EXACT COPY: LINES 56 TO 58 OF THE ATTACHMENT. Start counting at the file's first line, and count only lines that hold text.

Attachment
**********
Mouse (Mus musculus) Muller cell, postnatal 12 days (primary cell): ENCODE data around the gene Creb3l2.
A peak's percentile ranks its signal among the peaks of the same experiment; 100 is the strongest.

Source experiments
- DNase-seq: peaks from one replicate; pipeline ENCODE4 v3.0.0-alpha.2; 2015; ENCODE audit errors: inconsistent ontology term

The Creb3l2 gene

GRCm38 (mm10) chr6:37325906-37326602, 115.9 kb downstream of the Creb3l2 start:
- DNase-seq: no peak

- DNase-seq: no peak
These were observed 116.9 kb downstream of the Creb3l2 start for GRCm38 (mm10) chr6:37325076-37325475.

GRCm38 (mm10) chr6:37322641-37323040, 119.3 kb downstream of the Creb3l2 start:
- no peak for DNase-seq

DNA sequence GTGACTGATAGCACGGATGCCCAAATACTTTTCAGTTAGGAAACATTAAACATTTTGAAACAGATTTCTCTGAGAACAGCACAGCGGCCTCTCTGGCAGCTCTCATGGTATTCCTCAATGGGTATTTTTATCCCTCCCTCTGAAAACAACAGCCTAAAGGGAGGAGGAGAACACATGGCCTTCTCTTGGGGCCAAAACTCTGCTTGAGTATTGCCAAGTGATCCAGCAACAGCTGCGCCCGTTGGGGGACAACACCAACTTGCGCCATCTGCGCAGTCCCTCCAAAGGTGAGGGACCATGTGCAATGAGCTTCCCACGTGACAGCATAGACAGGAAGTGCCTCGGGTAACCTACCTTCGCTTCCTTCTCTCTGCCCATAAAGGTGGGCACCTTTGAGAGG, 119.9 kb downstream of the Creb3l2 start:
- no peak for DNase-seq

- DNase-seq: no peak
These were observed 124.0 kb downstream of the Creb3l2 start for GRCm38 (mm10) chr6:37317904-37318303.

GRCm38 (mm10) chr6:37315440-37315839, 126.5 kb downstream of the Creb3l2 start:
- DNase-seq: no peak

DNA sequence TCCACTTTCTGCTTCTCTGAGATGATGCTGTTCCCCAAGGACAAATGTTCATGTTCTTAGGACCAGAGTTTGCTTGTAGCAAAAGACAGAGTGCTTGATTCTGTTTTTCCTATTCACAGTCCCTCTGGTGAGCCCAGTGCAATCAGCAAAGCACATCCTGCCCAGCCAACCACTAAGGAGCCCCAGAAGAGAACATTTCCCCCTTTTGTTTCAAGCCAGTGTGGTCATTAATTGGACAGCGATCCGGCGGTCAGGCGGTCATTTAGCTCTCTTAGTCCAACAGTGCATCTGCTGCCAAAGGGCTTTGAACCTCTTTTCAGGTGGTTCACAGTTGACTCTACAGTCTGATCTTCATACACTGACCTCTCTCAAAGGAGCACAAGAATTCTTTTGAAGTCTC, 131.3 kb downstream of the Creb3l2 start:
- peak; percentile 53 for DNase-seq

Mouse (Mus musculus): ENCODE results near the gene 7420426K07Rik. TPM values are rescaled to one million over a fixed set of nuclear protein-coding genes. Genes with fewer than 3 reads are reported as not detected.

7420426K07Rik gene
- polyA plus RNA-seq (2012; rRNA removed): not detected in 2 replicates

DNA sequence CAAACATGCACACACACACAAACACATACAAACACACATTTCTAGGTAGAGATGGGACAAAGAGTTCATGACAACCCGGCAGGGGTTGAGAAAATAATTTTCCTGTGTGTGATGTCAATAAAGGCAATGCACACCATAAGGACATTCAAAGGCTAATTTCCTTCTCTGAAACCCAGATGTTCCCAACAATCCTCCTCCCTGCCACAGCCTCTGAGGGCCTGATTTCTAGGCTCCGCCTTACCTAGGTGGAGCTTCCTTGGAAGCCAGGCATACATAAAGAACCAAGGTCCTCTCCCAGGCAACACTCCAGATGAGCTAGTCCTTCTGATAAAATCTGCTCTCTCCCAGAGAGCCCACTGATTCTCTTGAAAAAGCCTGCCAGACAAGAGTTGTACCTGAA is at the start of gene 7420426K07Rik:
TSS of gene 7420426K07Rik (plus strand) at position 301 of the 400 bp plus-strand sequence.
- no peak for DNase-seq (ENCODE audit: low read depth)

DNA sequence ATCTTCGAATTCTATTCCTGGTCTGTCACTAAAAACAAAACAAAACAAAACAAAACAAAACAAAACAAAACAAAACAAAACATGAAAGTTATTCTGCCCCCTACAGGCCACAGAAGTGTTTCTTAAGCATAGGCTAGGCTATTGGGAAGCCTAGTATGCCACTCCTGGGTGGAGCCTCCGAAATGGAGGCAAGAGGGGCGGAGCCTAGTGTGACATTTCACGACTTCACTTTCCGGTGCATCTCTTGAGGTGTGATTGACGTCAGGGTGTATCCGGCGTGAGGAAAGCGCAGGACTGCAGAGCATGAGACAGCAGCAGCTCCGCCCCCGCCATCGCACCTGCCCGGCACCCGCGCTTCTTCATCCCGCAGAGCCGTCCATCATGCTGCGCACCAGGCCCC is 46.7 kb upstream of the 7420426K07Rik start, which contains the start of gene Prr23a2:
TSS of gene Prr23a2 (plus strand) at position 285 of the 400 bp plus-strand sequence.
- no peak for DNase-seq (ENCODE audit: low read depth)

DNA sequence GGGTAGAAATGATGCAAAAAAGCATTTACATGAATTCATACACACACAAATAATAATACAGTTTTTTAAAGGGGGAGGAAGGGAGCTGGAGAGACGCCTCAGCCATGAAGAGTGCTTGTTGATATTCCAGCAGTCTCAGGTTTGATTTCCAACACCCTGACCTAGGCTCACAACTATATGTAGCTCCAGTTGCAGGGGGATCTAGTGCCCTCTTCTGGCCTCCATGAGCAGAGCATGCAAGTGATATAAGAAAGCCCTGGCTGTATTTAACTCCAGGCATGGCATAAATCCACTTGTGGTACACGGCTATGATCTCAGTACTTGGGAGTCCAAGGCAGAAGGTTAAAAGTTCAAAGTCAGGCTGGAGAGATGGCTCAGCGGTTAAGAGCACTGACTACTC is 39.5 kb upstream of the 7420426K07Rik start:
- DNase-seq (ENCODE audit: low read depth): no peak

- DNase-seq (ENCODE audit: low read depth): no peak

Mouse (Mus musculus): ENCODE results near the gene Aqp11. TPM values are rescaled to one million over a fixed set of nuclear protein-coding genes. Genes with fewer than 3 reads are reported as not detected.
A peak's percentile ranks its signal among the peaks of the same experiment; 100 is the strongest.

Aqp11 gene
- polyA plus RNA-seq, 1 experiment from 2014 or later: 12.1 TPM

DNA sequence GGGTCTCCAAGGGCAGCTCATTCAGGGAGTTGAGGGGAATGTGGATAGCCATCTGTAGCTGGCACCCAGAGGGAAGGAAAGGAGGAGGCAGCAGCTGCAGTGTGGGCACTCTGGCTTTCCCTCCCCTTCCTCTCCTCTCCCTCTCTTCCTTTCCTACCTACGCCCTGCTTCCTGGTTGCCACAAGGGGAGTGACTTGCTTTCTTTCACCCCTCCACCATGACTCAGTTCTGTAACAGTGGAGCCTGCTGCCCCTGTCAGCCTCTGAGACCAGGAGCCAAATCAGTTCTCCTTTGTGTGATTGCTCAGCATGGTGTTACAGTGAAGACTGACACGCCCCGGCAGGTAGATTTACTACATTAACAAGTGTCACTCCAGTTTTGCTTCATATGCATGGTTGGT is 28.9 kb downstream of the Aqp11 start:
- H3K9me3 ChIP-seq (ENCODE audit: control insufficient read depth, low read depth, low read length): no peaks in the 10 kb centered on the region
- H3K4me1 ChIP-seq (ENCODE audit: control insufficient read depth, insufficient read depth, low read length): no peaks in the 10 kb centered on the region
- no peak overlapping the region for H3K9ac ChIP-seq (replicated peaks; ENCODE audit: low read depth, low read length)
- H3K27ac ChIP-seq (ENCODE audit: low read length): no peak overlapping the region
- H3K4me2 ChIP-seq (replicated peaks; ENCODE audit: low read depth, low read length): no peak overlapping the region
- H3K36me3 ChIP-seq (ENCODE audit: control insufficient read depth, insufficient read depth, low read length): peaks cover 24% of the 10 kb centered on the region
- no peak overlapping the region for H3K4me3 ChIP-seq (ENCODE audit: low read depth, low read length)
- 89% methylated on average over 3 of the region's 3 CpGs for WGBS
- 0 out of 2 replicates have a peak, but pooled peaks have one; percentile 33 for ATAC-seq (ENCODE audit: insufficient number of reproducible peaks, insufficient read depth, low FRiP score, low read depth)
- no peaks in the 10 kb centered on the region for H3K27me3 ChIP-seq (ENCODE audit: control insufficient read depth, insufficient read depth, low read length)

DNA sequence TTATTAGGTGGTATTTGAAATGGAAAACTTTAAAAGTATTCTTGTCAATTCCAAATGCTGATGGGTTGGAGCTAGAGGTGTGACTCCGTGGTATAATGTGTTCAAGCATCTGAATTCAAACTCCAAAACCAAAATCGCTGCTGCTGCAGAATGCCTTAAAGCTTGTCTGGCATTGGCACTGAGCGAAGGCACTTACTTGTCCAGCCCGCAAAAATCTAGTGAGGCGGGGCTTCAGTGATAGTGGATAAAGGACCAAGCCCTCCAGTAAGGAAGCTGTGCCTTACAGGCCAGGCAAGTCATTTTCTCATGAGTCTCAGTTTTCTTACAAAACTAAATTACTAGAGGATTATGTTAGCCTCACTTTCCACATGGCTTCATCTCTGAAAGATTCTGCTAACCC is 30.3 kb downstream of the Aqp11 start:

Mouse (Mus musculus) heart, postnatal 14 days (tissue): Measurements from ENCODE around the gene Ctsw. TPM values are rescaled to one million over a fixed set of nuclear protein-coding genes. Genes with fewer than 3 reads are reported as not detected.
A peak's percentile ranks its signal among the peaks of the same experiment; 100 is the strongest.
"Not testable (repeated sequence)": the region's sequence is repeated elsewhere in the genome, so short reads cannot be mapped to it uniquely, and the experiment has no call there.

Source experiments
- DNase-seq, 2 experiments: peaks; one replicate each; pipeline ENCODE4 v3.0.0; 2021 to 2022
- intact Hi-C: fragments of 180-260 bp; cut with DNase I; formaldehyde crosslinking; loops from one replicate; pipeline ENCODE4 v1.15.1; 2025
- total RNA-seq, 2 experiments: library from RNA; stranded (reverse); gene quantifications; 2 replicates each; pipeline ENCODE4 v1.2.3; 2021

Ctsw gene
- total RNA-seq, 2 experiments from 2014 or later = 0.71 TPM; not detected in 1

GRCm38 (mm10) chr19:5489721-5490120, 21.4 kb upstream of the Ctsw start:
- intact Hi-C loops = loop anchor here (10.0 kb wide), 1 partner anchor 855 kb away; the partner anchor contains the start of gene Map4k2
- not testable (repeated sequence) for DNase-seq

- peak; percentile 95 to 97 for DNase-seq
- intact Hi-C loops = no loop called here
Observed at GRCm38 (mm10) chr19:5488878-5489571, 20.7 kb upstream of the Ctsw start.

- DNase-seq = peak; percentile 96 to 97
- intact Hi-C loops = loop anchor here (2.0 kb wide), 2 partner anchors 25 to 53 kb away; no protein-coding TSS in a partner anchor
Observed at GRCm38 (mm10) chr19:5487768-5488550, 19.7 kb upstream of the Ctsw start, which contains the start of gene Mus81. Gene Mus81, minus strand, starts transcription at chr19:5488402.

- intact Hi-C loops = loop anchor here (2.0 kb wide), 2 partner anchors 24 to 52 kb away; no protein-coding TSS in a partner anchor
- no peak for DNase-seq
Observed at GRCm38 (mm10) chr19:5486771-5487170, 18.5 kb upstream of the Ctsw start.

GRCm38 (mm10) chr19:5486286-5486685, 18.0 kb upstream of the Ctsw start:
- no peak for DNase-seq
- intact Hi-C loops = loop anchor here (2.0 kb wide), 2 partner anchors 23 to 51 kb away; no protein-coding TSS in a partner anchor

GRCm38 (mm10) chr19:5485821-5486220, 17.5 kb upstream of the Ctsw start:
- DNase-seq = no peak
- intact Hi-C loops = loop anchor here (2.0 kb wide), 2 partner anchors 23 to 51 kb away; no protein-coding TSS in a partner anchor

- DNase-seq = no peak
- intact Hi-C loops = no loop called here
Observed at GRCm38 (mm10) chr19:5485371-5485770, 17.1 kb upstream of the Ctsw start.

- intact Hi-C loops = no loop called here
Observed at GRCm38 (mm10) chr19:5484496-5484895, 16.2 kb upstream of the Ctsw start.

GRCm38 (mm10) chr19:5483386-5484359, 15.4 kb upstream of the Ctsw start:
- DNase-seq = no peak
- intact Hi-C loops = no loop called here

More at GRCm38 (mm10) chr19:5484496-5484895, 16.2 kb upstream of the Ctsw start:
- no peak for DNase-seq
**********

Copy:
- total RNA-seq, 2 experiments from 2014 or later = 0.71 TPM; not detected in 1

GRCm38 (mm10) chr19:5489721-5490120, 21.4 kb upstream of the Ctsw start:
- intact Hi-C loops = loop anchor here (10.0 kb wide), 1 partner anchor 855 kb away; the partner anchor contains the start of gene Map4k2